Canterbury Cathedral

Price £14

Canterbury Cathedral is England’s most important cathedral and Canterbury’s top attraction.

The cathedral has a rich historical significance. It was founded in 579 by Augustine of Canterbury, who was the first Archbishop of Canterbury and is considered to be the founder of Christianity in England (although there were some Christians in England prior to this date).

Following a fire in 1067, it was rebuilt between 1070 and 1077 by Lanfranc (the cathedral’s first Norman archbishop) using French stone with a design closely resembling the Abbey of Saint-Étienne in Caen.

The murder of archbishop Thomas Becket by Henry II’s knights in 1170 is probably the most significant moment in the cathedral’s history and the cathedral became a popular place of pilgrimage following Becket’s martyrdom. This event has been portrayed in literature, most notably in TS Eilot’s 1935 play Murder in the Cathedral and the pilgrimage following Becket’s death has been represented in Geoffrey Chaucer’s The Canterbury Tales.

The cathedral contains the tombs of the Black Prince and King Henry IV and a shrine to Thomas Becket.

Canterbury Cathedral is the seat of the Archbishop of Canterbury, who is the head of the Church of England and who traditionally officiates at royal weddings, funerals and coronations.

The cathedral has its own police force, the Canterbury Cathedral Close Constables.

What to see at Canterbury Cathedral

The cathedral is an excellent example of an early Norman era cathedral with Gothic-style additions added in the 12th century.

It is noted for the Shrine of Thomas Becket which sits in a purpose-built extension that was completed in 1184 to house Becket’s relics.

It is also noted as having the tomb of the Black Prince (also known as Edward of Woodstock). The Black Prince was King Edward III’s eldest son, who is noted as one of the greatest commanders of the Hundred Years’ war and regarded as one of the greatest knights of his age. King Henry IV is also interred in the cathedral.

Canterbury Cathedral also features the Chair of St Augustine, which dates back to the Norman period and has been used by the Archbishop of Canterbury for ceremonial purposes since 1205.

The nave of Canterbury Cathedral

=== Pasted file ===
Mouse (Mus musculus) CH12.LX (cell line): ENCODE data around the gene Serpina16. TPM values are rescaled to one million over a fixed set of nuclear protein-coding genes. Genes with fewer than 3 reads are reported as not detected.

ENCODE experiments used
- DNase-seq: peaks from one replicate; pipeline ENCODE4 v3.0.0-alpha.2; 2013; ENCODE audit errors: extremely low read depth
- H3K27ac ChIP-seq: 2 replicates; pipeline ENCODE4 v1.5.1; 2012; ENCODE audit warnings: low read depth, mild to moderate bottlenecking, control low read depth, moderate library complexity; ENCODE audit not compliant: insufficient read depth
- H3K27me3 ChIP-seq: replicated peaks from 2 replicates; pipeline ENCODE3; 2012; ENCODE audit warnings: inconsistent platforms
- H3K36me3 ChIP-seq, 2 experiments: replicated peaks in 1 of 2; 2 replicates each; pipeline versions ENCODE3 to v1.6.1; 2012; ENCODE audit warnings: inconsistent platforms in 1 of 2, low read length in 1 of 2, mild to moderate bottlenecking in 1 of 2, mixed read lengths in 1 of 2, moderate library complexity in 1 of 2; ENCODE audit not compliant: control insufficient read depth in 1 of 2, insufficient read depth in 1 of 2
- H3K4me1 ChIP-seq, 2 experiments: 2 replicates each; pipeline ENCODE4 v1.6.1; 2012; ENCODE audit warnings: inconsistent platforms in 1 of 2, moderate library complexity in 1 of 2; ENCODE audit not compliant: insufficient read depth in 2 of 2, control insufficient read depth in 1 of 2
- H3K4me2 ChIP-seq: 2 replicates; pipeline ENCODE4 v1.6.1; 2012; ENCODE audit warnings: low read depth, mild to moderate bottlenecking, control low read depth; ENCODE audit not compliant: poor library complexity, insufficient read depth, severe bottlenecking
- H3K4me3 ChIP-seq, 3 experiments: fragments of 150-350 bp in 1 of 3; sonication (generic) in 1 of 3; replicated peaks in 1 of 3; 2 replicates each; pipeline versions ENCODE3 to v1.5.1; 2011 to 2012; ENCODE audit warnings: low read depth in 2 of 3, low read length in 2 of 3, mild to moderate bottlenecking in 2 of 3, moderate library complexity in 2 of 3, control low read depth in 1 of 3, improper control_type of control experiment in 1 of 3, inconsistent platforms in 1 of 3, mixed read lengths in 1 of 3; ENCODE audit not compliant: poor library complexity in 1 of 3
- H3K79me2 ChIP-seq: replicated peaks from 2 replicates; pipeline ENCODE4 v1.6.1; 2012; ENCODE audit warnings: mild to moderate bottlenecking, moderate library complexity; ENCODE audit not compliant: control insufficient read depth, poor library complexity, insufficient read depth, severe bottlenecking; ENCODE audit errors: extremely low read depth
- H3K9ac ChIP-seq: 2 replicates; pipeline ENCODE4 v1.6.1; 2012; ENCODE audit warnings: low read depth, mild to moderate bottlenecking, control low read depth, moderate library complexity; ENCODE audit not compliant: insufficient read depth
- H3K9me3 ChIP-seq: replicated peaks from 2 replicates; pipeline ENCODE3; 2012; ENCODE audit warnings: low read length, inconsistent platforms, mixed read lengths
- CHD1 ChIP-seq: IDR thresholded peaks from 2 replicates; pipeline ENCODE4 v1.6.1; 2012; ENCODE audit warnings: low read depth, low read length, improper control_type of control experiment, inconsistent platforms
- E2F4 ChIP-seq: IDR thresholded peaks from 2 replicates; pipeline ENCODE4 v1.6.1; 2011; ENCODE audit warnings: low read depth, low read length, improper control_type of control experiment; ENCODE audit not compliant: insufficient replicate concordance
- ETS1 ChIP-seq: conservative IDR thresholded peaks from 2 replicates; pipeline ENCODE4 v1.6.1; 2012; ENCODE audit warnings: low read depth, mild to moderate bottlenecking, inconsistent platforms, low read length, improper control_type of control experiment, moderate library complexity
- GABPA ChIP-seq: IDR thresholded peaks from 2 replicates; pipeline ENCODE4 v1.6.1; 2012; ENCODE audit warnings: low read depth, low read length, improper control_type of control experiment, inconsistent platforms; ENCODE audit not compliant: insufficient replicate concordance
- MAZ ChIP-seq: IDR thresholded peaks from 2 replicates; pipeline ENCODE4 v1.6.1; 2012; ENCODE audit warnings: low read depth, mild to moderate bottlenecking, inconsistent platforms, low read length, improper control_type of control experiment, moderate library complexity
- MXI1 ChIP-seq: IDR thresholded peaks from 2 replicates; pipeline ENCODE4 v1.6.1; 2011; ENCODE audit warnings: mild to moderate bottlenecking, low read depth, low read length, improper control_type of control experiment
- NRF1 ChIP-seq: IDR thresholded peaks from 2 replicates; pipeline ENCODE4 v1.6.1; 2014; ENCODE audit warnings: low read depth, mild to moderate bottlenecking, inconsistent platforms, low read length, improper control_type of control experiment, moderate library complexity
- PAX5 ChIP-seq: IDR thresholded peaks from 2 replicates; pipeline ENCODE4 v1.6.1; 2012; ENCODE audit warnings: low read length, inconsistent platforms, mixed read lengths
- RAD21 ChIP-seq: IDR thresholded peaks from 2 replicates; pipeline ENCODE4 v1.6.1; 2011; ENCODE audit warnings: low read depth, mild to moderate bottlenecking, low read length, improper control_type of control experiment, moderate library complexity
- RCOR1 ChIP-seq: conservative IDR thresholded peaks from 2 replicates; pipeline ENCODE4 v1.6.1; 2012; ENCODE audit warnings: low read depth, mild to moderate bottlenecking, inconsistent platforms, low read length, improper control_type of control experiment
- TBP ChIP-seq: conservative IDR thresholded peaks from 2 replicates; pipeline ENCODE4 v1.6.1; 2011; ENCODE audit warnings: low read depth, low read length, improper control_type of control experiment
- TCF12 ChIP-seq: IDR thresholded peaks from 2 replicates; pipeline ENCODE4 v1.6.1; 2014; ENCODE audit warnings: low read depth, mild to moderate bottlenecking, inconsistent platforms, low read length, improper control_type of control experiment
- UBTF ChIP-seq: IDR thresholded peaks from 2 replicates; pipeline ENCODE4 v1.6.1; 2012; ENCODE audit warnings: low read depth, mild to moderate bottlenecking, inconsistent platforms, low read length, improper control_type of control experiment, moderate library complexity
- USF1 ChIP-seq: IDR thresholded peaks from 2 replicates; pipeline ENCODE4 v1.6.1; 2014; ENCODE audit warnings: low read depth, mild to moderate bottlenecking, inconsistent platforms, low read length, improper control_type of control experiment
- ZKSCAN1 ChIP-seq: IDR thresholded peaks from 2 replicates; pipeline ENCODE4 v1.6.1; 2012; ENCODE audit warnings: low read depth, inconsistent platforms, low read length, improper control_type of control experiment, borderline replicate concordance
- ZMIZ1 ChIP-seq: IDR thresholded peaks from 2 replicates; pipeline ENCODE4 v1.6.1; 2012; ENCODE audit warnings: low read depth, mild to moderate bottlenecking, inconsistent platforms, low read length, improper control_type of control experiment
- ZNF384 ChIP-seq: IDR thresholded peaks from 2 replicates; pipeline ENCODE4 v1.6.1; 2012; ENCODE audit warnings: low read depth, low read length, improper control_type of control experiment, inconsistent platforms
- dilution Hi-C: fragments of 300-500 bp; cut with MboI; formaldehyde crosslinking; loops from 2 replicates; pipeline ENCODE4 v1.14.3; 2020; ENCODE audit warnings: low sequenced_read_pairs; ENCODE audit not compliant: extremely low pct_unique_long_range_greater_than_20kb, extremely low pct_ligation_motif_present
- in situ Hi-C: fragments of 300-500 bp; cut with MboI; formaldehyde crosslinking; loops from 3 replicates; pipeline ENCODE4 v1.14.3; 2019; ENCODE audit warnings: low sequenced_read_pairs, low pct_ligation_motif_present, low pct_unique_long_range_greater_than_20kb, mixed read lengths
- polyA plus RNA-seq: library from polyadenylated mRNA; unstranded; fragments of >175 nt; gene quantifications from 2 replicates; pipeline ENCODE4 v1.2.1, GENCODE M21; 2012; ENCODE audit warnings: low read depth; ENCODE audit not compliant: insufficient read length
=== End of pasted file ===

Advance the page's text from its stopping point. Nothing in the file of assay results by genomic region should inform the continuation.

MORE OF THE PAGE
The nave of Canterbury Cathedral

There is an exhibition space in the cathedral crypt, which has exhibits about the history of the cathedral including displays about the Black Prince and Thomas Becket. Artefacts on display include the grant from William de Tracy, the 11th-century Accord of Winchester, the Lyghfield Bible, the Liudhard Medalet and the Canterbury Cross.

The cathedral complex also includes several monastic buildings including cloisters and the chapter house with stained glass windows depicting Canterbury’s history.

The cloisters at Canterbury Cathedral. (Photo by Zoltan Tasi on Unsplash)
The cloisters at Canterbury Cathedral. (Photo by Zoltan Tasi on Unsplash)

Visiting Canterbury Cathedral

Canterbury Cathedral is centrally located within the city walls and most points of interest within the city centre are no more than a 5–6-minute walk away.

The cathedral and its precincts are open to the public every day with slightly shorter opening hours on Sundays.

Admission is £14 per person and for an additional £5 charge you can take a 75-minute tour of the cathedral, which operates at 11am and 2pm Monday to Saturday. There is also a £5 60-minute stained glass tour that operates at noon Monday to Saturday.

Every hour, at a quarter past the hour, there is a free 15-minute mini talk about a specific topic. Mini talks are included in your entry fee and take place near the cathedral entrance near the western end of the nave.

The Cathedral Stories podcast provides a deeper insight into the cathedral’s history and a one-hour audio tour is available for £2.50 per download.

Allow 1–3 hours for your visit.

Amenities
  • Guided tours (paid)
  • Audio tour (paid)
  • Cafe/restaurant

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Planning a trip to England? englandrover.com is your independent source of travel information with information about how to get around, what to see and do and where to stay on your next trip to England.

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